Aussie Transport Companies Adopt Cold Spray Metal 3D Printing


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Titomic (ASX: TTT) has previously sold its Kinetic Fusion technology to the marine, defense, and aerospace sectors for a variety of applications, including drones. Now, the Aussie company reports that it has sold four low-pressure cold spray systems, dubbed D523s, to the transport industry—its first foray into this sector.

Kinetic Fusion is a cold spray process that prints near-net-shape titanium parts which are then machined to size. The company has very large systems attached to robot arms, but also much simpler systems such as the D523 of which it has now sold four to the “engine remanufacturing and rail transport sectors.” All systems will be used for maintenance, repair, and overhaul (MRO) in either repairing, rejuvenating, or replacing parts. Previously, the D523 had been sold to such clients as boilermaker Brauntell and oil and gas company DNC Coatings.

Titomic says that it has a focus on coatings and repairs, which is logical since the part cost is low with cold spray. It is also possible to rejuvenate parts by applying new material over worn areas. Additionally, users can use the process to harden components, apply corrosion-resistant coatings to them, and repair larger objects fairly quickly. The largest Titomic systems can cost over $1 million, but you’d probably be surprised at just how accessible their low-cost systems are. The company mentions that all four in total represented revenue to the tune of $314,900. So that’s a surprisingly affordable unit price.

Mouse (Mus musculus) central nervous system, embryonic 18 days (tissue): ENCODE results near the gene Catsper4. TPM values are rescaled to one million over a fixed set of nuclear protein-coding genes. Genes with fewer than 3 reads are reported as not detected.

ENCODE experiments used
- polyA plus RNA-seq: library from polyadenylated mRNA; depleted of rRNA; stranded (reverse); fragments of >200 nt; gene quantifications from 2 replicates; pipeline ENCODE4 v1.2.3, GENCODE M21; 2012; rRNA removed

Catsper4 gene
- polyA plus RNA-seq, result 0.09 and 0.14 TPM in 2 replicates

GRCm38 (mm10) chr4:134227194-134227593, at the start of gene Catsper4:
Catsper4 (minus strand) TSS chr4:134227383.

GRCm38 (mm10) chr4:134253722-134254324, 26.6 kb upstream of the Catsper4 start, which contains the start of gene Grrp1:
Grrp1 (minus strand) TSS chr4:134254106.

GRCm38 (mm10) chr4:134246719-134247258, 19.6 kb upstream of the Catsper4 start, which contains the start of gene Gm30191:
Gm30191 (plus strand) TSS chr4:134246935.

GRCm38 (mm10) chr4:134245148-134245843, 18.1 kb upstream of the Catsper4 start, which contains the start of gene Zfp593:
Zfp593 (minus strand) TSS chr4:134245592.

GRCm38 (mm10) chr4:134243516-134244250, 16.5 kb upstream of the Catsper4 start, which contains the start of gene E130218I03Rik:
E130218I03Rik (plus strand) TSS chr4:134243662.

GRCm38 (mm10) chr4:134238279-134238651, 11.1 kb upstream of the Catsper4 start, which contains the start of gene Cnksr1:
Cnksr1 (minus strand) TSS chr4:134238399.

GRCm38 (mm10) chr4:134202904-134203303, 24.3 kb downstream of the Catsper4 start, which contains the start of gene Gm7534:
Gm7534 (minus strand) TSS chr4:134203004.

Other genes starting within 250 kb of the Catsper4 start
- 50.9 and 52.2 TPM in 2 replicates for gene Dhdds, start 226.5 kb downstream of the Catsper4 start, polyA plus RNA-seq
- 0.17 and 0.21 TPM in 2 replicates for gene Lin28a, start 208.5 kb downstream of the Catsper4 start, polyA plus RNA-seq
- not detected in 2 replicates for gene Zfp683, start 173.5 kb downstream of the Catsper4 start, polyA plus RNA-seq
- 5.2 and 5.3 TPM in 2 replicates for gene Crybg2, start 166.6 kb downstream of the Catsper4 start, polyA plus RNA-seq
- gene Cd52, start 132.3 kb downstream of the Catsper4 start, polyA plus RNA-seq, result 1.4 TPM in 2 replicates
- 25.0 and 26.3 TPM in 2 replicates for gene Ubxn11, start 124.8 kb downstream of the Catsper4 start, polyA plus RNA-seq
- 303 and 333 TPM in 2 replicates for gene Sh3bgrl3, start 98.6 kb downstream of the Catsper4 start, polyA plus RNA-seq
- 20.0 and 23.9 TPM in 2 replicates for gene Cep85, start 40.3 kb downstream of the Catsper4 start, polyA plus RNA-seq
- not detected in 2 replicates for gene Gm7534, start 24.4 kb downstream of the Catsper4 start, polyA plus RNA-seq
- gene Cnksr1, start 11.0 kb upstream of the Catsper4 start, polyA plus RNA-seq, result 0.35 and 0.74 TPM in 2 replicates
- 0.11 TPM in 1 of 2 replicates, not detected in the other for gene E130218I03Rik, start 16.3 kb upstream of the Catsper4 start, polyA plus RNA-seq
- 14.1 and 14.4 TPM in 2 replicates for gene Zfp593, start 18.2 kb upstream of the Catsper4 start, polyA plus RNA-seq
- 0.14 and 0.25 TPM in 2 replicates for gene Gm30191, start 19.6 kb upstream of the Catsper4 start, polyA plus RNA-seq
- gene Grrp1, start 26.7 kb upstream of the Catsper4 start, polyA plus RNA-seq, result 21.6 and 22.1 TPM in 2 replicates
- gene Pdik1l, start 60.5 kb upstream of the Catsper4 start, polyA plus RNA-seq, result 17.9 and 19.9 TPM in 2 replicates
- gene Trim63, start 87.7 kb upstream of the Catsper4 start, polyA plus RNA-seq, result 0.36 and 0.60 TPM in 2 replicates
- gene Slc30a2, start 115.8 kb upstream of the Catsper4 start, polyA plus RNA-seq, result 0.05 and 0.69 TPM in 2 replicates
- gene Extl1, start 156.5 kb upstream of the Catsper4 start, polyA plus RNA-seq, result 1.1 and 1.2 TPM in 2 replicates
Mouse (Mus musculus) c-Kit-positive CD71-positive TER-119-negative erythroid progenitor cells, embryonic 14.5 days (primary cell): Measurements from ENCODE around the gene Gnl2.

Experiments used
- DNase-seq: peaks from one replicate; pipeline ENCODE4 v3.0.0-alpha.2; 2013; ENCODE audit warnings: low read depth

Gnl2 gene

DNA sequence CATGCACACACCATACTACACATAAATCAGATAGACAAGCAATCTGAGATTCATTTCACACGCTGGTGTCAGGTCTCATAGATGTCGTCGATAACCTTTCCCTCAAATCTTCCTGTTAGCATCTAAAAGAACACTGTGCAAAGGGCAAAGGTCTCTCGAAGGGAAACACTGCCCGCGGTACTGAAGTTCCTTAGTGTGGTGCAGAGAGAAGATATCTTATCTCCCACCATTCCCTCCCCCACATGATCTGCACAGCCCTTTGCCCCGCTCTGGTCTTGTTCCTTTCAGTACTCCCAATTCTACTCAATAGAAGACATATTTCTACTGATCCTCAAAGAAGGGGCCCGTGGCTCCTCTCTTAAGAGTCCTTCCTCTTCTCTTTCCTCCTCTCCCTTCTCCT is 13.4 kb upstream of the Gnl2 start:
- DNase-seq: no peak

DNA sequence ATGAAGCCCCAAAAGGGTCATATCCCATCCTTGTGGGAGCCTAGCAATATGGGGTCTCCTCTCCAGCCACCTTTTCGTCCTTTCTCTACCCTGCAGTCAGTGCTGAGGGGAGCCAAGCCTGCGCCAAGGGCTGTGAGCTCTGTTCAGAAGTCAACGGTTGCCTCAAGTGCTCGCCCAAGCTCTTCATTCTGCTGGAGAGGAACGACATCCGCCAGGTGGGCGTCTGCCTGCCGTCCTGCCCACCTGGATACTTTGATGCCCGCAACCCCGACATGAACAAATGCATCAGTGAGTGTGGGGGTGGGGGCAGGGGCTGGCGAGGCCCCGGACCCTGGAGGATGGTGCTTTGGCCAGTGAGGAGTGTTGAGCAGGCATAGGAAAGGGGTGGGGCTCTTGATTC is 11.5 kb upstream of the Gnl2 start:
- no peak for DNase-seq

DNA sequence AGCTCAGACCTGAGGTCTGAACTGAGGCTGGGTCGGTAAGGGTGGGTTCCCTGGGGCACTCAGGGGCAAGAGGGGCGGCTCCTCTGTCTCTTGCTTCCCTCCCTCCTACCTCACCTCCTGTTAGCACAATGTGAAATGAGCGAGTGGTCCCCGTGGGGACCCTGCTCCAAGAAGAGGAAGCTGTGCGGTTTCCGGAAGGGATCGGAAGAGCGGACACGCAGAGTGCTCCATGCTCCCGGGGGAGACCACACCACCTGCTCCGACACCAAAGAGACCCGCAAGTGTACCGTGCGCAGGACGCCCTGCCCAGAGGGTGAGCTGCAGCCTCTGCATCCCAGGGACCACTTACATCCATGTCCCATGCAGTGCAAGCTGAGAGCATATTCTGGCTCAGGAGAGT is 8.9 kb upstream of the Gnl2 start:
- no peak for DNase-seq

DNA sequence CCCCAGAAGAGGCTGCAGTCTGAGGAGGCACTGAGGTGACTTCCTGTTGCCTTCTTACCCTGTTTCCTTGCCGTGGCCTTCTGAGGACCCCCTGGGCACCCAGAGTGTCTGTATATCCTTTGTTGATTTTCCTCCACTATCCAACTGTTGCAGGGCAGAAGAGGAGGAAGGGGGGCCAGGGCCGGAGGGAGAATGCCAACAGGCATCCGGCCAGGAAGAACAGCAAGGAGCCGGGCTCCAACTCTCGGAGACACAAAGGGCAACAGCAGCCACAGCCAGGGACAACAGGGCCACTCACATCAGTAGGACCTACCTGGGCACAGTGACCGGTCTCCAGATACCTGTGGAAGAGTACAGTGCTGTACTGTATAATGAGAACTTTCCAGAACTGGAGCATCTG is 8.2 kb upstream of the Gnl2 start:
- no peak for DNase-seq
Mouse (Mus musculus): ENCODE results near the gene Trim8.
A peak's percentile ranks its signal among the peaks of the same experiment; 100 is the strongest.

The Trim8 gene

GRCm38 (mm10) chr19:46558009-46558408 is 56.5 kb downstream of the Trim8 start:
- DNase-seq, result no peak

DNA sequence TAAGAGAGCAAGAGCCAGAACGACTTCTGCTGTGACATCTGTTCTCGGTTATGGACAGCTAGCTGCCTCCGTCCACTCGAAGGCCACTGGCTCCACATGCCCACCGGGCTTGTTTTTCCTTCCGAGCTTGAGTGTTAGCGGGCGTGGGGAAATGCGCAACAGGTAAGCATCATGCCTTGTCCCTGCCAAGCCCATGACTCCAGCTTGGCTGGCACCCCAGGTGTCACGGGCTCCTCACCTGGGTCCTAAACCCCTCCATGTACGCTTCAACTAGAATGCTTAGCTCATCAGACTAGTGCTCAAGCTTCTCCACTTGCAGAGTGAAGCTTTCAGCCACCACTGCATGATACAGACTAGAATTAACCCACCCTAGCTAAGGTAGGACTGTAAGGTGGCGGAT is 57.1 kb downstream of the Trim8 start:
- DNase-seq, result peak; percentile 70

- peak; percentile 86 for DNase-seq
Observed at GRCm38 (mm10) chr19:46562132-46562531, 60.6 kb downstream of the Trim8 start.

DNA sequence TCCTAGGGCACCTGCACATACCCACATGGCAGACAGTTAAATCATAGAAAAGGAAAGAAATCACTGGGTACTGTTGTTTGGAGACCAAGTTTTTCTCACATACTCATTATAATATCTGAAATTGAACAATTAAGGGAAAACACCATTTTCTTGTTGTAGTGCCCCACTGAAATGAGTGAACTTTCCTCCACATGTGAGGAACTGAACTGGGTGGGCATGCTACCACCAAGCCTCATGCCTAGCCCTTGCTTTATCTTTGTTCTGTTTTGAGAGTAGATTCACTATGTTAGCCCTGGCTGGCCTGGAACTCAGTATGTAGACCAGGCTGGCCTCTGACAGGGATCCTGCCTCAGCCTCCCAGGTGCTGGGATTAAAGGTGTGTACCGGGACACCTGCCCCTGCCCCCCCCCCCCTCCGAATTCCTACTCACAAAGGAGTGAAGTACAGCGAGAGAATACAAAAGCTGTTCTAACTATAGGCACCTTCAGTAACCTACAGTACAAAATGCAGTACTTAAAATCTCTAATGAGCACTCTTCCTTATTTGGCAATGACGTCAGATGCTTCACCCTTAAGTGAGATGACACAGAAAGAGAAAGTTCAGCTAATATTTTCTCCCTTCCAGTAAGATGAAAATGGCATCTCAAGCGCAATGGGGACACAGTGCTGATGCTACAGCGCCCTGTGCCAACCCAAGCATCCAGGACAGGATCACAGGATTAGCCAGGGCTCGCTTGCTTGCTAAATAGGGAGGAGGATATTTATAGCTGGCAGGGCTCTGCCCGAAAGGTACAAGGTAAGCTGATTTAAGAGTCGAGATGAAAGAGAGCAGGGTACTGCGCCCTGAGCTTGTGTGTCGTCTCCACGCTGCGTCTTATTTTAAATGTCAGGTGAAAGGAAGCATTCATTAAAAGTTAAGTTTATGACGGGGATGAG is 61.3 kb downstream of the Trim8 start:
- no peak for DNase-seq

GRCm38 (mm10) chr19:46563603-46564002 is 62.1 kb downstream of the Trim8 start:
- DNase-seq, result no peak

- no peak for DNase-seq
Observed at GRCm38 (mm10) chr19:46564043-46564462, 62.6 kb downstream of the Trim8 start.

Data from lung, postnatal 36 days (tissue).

“The sale of these four D523 systems into the Australian transport industry expands the reach and highlights the universal need for the in-the-field servicing capability provided by these systems. The D523 system’s capability of making parts, repairing damaged or corroded parts, and general maintenance on-site in a quick turnaround time, ultimately leads to higher profitability for users and secures their supply chains. The sales of the D523 systems follow on from the Dycomet acquisition in December last year, enabling Titomic to be the only global supplier of low, medium, and high-pressure cold spray systems. With this ability, Titomic can partner with businesses across multiple regions in the engine remanufacturing and rail transport sectors by offering technology which compliments those existing manufacturers. These D523 sales also validate our market orientation, as we’re beginning to fulfil the strong and growing demand for efficient and effective repairs and servicing – a need that has long existed in the market. These four system sales prove that we’re building and growing our commercial network, which we expect will lead to exponential sales growth,” said Titomic Managing Director Herbert Koeck.

It is a good sign that the firm can offer these affordable systems as seen above but can also then upsell customers on much larger machines, such as the TKF mounted on ABB robot arms. The same system can also be mounted on a gantry to increase its build volume even more.

Australia may be far away, both in distance and in the imagination, for the broader 3D printing industry. However, this local firm can sell four of these systems within its own national borders. It may be nice to chase Airbus, Lockheed, and Volkswagen, but there are many smaller firms that could really use additive manufacturing in production. Our industry really should focus more on the right companies in the right niches, including smaller businesses. MRO, rejuvenation of engines, industrial coatings, and transport generally are much bigger markets together than the large automotive companies. Titomic is showing us that there is a lot more territory to be explored in 3D printing.

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